Kim's exegesis of 1 Corinthians is detailed and complex and it is not my intention to reproduce it in detail here. Details of the book can be found in the left hand sidebar. My intention is to attempt a hermeneutic based upon the particular context of ecumenism in 21st century Britain and more specifically England.
However, to do this I must attempt a brief summary of the main argument in Kim's text. The primary metaphor Kim refers to is the Body of Christ. The question is how does this metaphor inform our understanding of unity and diversity? Particularly, given the common ways in which Kim argues this metaphor is misunderstood.
Kim's conclusion leads to a paradox. Unity leads to divisiveness whilst diversity leads to unity. Kim puts it like this on page 4:
Paul's argument presupposes that the divisiveness of the Corinthian community results not from a lack of unity but from a failure on the part of its members to acknowledge and respect the diversity present in the community. (...) But unity is not the goal or purpose of Paul's letter because in Greco-Roman society, unity can be a destructive and oppressive language.
The last sentence refers I think to the Pax Romana, where peace was enforced throughout the Roman Empire by the sword. Each conquered nation was allowed to live in peace in return for certain demands form Rome, most notably worship of the Emperor. Nevertheless there was a degree of diversity across the Roman Empire (all large empires and organisations have to manage diversity in some way) and so for example, Paul felt unable to accept contributions from the Corinthian church because of their patronage system whereas he had no such hesitations with the Philippians just up the road but in a different province.
The Corinthians were dividing into factions and each faction drew boundaries around itself, within which there was an expectation of unity. Within these boundaries there was hierarchy, the more powerful, presumably those with power of patronage, set the terms of their faction. This was not a community that was able to accept there might be a diversity of truths (Kim, page 5). This resonates with the writings of Rabbi Jonathan Sacks who writes about a dual morality, where 'biblical morality ... adds to ... universals a context bound morality dependent on history and memory'. To a degree I think Kim's book is by accident a Christian commentary on Sacks' work The Dignity of Difference. To follow this up further it is worth reading the posts around the above link which comment on chapter 3 of that book.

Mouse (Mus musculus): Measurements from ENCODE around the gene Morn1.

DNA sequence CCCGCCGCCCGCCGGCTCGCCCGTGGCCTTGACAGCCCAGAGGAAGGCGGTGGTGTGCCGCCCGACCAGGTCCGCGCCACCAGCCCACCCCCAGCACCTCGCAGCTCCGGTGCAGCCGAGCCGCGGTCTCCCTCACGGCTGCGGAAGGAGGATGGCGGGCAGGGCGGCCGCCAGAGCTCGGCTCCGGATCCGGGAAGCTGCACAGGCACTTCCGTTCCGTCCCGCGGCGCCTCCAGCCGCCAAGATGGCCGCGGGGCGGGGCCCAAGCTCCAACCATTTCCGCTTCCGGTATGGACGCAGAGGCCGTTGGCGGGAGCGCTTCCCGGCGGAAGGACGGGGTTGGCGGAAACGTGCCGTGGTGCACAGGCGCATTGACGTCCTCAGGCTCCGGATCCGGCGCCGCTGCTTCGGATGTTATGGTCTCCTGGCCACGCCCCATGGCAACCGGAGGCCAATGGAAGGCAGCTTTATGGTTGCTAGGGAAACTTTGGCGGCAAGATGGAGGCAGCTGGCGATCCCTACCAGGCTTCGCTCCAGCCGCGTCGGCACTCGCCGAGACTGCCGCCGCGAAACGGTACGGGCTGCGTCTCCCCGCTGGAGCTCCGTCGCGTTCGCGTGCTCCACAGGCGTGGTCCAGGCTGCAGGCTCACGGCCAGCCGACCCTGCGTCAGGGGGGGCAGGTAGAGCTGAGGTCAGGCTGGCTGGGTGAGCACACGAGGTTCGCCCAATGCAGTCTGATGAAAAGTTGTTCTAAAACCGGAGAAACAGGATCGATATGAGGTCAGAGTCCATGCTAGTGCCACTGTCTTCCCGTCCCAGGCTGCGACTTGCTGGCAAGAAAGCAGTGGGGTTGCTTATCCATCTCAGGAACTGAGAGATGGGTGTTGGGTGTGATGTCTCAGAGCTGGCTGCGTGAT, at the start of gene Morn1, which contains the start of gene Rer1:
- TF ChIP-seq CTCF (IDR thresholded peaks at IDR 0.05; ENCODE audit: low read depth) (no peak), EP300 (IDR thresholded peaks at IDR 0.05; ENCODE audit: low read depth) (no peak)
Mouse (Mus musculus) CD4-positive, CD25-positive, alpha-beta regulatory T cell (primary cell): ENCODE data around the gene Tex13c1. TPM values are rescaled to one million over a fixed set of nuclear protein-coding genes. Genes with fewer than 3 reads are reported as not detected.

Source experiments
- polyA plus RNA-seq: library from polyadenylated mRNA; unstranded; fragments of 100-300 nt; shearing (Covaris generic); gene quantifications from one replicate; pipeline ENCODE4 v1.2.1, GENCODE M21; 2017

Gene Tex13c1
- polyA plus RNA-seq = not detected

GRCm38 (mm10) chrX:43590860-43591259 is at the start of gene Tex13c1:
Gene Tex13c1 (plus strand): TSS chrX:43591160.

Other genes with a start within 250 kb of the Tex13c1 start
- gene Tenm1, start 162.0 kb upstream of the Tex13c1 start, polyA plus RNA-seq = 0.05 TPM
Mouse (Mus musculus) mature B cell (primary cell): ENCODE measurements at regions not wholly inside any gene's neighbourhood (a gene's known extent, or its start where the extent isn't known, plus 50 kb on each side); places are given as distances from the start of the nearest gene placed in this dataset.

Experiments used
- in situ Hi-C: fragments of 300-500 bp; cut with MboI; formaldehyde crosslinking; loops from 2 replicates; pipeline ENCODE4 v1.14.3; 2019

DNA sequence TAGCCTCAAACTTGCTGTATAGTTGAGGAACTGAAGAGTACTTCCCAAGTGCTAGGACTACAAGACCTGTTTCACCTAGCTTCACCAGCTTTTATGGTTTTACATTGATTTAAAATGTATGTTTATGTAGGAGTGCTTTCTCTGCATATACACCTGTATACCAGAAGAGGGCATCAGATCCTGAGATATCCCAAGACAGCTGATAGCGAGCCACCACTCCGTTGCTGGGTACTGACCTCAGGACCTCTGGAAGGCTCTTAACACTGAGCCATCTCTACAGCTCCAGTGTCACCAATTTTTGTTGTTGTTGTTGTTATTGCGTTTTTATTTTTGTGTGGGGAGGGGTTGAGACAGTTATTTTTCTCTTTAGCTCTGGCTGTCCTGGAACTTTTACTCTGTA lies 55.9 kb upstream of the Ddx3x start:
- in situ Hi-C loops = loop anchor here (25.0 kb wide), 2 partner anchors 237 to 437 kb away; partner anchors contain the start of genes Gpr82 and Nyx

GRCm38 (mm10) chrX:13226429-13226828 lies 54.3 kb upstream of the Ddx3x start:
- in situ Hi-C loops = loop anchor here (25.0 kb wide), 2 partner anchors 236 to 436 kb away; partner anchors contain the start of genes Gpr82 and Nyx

The focus of Kim's reading of 1 Corinthians is the implications of reading unity into the Body of Christ, for the marginalised and I'll return to this in future posts. But for ecumenism in England a major problem is the growing rift between centralised formal talks and localised ecumenism. Theology is done differently nationally and locally; to the extent that church leaders and academics do not see what local churches are doing as theology. The discourses are different not only in content but also in form. So, formal talks are based upon written agreements fully cross-referenced and with footnotes. Clearly this is good academic practice but this format tends to make them unavailable to local churches unless mediated through preachers. Locally theology is done through people, property and finance. Walk into any church and look at it, theology is in the walls. Also in its practices and the way it uses its money. Local ecumenism is conducted through these media.
The theological approach to boundaries through formal talks tends to maintain islands of unity. The problem for the churches is that these islands of unity are breaking up.